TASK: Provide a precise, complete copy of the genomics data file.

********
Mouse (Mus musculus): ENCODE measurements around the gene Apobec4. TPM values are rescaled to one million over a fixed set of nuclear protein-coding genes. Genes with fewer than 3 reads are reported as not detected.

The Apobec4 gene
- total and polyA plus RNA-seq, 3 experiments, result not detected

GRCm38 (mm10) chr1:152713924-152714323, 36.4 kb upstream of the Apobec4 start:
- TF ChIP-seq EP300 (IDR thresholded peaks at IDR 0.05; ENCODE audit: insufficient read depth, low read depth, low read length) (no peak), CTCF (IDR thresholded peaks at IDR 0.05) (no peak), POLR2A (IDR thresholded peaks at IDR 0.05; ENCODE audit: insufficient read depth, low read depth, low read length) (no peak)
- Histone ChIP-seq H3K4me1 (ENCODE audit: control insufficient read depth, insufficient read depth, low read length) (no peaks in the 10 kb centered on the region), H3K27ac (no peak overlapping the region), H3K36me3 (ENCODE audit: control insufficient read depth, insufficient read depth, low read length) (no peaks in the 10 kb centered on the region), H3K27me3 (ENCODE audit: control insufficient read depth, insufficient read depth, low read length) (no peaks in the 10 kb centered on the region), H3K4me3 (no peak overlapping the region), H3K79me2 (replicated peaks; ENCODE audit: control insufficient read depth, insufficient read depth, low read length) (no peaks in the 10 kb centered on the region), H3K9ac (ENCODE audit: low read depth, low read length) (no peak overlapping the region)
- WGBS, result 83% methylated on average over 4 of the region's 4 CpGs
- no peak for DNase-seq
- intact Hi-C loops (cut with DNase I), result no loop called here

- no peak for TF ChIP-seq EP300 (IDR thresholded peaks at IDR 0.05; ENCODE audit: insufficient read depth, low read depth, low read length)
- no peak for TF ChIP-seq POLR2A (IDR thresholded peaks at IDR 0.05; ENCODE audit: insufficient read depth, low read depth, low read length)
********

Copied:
Mouse (Mus musculus): ENCODE measurements around the gene Apobec4. TPM values are rescaled to one million over a fixed set of nuclear protein-coding genes. Genes with fewer than 3 reads are reported as not detected.

The Apobec4 gene
- total and polyA plus RNA-seq, 3 experiments, result not detected

GRCm38 (mm10) chr1:152713924-152714323, 36.4 kb upstream of the Apobec4 start:
- TF ChIP-seq EP300 (IDR thresholded peaks at IDR 0.05; ENCODE audit: insufficient read depth, low read depth, low read length) (no peak), CTCF (IDR thresholded peaks at IDR 0.05) (no peak), POLR2A (IDR thresholded peaks at IDR 0.05; ENCODE audit: insufficient read depth, low read depth, low read length) (no peak)
- Histone ChIP-seq H3K4me1 (ENCODE audit: control insufficient read depth, insufficient read depth, low read length) (no peaks in the 10 kb centered on the region), H3K27ac (no peak overlapping the region), H3K36me3 (ENCODE audit: control insufficient read depth, insufficient read depth, low read length) (no peaks in the 10 kb centered on the region), H3K27me3 (ENCODE audit: control insufficient read depth, insufficient read depth, low read length) (no peaks in the 10 kb centered on the region), H3K4me3 (no peak overlapping the region), H3K79me2 (replicated peaks; ENCODE audit: control insufficient read depth, insufficient read depth, low read length) (no peaks in the 10 kb centered on the region), H3K9ac (ENCODE audit: low read depth, low read length) (no peak overlapping the region)
- WGBS, result 83% methylated on average over 4 of the region's 4 CpGs
- no peak for DNase-seq
- intact Hi-C loops (cut with DNase I), result no loop called here

- no peak for TF ChIP-seq EP300 (IDR thresholded peaks at IDR 0.05; ENCODE audit: insufficient read depth, low read depth, low read length)
- no peak for TF ChIP-seq POLR2A (IDR thresholded peaks at IDR 0.05; ENCODE audit: insufficient read depth, low read depth, low read length)